Run with the Pack…s

Samples these days come in a style known as “one-shots”. Essentially, you have individual pieces of audio from pre-recorded instruments, sounds, synths and effects (or FX if you wanna be cool). Let’s look at an 808 drum pack. Typically, each piece of the kit would be broken down into it’s individual part. For example: an 808 snare sample would contain just a single hit of the snare drum and nothing more. The same would be for the kick, one hit of the drum and that’s it.

Most packs will contain variants of each piece but should have (at least) a collection of KicksSnaresHi-Hats (or Cymbals), Claps and maybe some cool…ahem…FX (ha!). They aren’t limited to  electronic drums either. Just like loops, you get packs that contain samples of live acoustic drums. And yeah, that means that some poor drummer sat there and tapped his snare in seven different ways so you’d have seven different samples to choose from (don’t worry, they probably paid him enough).How To Make Hip-Hop.com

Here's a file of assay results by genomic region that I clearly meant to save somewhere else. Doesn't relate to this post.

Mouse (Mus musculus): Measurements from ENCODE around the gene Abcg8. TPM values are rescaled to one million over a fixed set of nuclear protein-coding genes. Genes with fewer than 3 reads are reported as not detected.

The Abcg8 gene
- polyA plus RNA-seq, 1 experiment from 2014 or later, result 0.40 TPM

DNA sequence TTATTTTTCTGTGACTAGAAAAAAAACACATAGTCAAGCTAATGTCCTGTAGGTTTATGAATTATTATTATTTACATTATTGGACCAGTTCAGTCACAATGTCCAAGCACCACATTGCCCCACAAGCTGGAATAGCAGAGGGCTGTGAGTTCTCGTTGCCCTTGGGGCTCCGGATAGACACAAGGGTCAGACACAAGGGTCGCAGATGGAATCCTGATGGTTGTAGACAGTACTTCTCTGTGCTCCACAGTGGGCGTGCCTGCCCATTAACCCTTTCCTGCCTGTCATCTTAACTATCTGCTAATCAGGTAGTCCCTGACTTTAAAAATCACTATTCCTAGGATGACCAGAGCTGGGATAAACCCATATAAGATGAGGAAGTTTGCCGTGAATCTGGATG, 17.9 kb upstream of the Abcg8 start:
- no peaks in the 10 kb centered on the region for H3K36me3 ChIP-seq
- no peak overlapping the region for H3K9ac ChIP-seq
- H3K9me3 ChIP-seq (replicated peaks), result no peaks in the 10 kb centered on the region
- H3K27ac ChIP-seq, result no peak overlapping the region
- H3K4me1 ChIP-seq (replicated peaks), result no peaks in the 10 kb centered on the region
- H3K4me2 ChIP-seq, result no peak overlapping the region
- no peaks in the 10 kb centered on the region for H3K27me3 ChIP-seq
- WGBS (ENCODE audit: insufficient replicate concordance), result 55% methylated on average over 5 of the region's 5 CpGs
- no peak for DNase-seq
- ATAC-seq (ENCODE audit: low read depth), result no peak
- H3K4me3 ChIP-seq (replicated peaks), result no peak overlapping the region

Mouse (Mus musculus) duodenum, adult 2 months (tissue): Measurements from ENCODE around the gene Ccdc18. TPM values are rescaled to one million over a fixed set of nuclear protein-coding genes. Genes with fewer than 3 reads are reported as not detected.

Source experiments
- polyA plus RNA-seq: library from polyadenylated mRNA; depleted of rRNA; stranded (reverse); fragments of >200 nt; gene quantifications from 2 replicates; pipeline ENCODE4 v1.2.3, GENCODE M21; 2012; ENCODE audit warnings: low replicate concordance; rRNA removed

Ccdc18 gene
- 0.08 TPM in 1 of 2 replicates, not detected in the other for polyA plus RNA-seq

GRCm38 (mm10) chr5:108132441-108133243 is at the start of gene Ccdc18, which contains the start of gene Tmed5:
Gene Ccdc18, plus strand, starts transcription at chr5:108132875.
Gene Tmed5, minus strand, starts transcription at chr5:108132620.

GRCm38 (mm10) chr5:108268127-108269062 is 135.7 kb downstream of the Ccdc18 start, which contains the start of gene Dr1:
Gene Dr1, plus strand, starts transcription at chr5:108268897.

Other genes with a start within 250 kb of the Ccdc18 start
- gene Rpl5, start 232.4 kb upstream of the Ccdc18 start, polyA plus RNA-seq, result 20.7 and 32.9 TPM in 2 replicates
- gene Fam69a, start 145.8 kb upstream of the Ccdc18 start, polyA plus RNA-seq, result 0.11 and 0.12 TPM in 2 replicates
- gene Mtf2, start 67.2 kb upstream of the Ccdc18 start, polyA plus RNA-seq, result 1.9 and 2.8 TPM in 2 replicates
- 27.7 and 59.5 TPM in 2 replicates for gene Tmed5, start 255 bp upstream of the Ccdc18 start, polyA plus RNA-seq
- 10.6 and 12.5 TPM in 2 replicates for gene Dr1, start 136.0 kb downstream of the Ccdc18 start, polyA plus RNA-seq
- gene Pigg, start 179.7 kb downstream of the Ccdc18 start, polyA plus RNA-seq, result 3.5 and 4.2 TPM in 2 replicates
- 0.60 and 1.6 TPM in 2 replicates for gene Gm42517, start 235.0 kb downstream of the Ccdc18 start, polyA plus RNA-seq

It doesn’t stop at drums, one-shots come in instrument form as well. The most common are the quick bursts of orchestral strings, and even, trumpets that you’ve probably heard if you’ve ever spent, like, 5 minutes listening to Trap.


How To Use Them

Onions Have Layers